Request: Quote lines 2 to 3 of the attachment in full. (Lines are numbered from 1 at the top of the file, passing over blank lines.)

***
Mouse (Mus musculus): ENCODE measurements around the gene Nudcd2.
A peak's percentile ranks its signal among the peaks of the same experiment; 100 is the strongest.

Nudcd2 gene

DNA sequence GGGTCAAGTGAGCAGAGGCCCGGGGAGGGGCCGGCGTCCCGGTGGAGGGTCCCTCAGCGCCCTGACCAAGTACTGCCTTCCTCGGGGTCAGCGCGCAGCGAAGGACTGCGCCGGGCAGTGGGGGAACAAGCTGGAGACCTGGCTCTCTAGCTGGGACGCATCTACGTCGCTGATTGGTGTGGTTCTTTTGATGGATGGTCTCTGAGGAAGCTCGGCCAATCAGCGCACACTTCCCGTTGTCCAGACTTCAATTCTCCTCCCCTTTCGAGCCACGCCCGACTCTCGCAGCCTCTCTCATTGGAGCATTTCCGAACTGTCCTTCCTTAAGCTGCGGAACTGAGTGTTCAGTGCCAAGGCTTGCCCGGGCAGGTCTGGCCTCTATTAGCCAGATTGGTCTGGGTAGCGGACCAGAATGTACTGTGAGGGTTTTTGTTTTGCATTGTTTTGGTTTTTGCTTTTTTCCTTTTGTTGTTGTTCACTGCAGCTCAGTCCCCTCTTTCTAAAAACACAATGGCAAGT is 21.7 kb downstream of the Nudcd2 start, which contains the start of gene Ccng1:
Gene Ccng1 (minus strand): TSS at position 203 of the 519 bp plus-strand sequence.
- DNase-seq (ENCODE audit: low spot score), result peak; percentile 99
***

A peak's percentile ranks its signal among the peaks of the same experiment; 100 is the strongest.

Nudcd2 gene